Over-editing is probably the most common mistake new podcasters make, particularly if you’ve never used recording equipment before. While the process of recording is relatively easy, the editing becomes a bit more complex. You need to sew each segment of your show into one seamless episode with clear, crisp audio and engaging conversation. Many podcasters feel inclined to over-edit in the beginning in an attempt to make the podcast sound natural, but this usually results in the opposite effect. You should try to avoid using fillers too often in your speech, but the occasional pause or “umm” is perfectly fine, and it makes the conversation sound real. Editing is much more time-consuming than people believe. Don’t waste time trying to make everything you say sound perfect.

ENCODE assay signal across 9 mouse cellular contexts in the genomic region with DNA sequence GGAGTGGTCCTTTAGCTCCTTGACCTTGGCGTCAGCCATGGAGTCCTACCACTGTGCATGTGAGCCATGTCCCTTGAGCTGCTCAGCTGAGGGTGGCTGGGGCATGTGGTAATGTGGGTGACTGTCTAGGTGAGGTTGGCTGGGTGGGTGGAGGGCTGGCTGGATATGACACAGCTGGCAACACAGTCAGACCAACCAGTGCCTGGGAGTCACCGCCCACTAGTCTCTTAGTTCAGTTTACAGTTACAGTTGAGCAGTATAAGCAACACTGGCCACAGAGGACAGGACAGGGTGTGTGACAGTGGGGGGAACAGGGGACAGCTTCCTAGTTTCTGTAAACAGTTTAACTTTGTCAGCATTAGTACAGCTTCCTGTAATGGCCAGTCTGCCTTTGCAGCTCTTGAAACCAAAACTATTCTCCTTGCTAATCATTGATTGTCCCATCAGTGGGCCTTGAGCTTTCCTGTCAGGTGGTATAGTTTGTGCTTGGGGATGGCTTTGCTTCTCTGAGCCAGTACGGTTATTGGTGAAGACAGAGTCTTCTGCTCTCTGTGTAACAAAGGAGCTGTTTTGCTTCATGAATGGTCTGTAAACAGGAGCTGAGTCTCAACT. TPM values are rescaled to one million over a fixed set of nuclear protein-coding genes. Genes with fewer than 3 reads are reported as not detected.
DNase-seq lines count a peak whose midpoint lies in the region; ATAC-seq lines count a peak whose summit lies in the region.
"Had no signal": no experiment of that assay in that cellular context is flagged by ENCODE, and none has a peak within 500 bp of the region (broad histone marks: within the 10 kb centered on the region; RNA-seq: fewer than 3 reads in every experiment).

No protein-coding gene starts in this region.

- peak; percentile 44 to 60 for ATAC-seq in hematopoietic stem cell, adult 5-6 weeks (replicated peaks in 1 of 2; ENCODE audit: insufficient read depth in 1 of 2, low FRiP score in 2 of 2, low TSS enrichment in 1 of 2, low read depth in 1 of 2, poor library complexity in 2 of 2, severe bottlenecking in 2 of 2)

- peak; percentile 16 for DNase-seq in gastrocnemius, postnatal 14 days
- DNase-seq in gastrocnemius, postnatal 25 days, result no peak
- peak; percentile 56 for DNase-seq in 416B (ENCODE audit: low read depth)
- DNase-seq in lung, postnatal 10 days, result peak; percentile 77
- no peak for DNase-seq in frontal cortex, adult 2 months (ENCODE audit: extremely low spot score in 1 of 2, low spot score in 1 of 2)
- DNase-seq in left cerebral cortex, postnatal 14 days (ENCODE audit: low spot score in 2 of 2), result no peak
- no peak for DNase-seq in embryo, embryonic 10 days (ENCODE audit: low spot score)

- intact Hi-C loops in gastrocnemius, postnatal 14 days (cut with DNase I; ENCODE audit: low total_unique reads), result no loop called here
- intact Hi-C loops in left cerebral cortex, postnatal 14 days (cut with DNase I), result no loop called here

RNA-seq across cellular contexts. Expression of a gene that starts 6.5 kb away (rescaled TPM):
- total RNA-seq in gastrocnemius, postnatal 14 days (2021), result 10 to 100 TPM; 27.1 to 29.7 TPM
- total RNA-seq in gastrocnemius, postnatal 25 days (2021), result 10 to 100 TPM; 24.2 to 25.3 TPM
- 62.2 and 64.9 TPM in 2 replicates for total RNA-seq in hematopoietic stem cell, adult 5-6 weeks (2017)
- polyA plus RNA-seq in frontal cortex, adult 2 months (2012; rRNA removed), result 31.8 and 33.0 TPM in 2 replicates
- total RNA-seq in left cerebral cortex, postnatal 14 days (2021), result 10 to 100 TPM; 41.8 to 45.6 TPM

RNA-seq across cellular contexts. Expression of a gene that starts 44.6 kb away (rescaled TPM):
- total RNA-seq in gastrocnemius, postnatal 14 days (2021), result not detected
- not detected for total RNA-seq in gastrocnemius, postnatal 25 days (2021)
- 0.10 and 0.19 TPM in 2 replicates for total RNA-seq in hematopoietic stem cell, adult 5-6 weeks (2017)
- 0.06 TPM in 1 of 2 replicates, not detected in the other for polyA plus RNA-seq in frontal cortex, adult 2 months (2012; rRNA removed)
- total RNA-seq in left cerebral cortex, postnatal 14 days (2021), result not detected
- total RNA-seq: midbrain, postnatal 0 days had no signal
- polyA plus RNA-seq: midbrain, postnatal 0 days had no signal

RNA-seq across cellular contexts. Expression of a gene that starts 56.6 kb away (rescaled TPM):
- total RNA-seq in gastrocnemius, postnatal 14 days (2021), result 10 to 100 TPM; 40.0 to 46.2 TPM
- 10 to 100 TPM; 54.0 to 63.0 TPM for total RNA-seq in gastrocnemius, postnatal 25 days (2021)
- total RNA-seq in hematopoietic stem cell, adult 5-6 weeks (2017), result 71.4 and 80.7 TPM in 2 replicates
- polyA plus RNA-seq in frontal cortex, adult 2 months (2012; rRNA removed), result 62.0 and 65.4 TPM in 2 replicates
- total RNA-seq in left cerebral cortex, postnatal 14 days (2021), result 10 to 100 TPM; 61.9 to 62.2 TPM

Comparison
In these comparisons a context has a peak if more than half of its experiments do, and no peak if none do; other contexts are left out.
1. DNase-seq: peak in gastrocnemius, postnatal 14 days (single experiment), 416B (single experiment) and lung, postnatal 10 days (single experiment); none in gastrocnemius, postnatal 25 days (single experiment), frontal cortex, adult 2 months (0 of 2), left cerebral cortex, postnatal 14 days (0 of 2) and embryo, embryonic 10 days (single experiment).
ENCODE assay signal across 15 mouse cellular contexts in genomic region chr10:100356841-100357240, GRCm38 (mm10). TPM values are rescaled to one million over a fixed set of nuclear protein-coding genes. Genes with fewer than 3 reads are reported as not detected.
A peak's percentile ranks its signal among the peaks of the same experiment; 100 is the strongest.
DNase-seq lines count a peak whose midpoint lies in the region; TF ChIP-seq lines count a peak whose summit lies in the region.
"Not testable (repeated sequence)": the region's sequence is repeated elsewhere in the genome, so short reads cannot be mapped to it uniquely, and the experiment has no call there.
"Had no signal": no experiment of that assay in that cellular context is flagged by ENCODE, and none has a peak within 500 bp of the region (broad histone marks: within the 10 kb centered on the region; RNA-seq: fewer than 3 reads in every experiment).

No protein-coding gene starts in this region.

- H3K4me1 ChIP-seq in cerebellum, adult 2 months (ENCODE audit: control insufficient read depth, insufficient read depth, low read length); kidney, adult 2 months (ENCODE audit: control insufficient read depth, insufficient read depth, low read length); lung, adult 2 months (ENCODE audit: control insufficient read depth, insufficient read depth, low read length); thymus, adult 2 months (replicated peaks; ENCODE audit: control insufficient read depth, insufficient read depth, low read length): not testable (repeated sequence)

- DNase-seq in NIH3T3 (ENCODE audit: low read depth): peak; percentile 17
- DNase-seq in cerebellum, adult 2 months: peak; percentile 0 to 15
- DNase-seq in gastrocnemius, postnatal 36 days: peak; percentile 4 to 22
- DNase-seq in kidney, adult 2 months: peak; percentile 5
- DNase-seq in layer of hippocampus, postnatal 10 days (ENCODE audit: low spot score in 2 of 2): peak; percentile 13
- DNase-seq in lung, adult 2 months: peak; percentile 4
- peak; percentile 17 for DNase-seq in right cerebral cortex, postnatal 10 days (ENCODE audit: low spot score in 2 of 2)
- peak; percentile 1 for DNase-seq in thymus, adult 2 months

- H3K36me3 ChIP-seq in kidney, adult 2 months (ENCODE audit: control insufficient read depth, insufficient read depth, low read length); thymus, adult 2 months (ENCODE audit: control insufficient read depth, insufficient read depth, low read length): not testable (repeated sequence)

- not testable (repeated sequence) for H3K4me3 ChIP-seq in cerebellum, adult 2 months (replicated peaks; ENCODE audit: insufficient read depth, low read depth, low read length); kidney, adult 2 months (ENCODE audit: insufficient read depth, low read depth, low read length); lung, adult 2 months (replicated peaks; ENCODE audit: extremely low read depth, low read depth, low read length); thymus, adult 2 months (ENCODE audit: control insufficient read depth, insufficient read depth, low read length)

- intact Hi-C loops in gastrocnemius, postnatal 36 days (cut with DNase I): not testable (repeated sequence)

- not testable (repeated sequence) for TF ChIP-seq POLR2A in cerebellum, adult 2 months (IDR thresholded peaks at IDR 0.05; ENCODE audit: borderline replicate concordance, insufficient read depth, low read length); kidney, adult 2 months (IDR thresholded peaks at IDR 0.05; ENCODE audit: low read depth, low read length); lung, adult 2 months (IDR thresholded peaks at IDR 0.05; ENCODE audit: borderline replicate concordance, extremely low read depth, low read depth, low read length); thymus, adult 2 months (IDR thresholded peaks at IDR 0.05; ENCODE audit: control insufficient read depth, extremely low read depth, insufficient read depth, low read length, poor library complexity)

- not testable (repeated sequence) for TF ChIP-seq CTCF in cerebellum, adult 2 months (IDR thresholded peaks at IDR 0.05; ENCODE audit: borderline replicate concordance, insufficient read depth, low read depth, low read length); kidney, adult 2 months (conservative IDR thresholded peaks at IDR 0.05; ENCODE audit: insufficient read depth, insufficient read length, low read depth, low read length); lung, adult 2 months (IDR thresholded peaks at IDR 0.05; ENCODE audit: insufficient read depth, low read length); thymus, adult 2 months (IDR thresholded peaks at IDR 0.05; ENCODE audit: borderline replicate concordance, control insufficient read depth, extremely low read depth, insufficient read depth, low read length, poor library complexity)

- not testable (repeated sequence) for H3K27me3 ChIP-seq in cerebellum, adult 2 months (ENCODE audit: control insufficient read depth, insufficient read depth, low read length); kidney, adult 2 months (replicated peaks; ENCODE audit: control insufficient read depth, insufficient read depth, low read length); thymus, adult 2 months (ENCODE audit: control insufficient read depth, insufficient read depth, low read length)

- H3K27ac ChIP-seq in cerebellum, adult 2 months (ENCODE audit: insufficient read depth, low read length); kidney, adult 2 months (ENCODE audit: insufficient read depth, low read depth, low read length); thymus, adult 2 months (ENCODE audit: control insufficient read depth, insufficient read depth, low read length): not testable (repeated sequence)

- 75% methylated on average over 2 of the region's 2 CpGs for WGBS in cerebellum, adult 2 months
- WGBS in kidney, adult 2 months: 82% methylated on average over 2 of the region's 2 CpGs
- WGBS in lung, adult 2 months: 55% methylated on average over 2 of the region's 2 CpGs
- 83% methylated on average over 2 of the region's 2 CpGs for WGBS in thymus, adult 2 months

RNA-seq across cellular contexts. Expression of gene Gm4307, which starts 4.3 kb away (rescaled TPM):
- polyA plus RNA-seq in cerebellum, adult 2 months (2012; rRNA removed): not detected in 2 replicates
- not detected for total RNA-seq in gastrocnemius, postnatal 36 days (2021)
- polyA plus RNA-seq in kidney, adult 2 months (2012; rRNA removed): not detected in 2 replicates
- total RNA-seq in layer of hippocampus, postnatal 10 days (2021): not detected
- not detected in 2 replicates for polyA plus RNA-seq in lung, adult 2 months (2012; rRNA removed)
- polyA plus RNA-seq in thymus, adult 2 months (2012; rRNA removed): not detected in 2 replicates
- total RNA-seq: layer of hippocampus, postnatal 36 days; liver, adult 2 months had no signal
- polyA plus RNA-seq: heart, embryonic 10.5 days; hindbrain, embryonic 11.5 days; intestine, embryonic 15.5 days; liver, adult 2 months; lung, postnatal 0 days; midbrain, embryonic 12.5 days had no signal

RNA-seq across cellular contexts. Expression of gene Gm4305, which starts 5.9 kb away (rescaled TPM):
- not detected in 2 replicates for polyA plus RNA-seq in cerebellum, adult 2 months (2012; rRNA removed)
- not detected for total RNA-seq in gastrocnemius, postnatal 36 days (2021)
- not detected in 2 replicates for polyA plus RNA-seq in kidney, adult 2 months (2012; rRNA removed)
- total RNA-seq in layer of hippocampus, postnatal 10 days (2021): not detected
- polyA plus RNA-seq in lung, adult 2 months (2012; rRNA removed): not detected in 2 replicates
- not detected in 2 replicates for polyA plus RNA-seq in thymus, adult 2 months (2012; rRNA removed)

#4 Find a Niche and Stick to a Theme
You need some type of niche or theme driving your show if you want to produce something cohesive that people will want to listen to. If your podcast feels like it’s all over the place and people aren’t quite sure what it’s about or how to describe it to others, you’ll find it tough to attract a large audience. Pick your niche and determine an overarching motif to string through each episode. Of course, topics and discussions will change every episode to avoid becoming monotonous and boring, but there is something to tying each topic together.
#5 Promote Your Show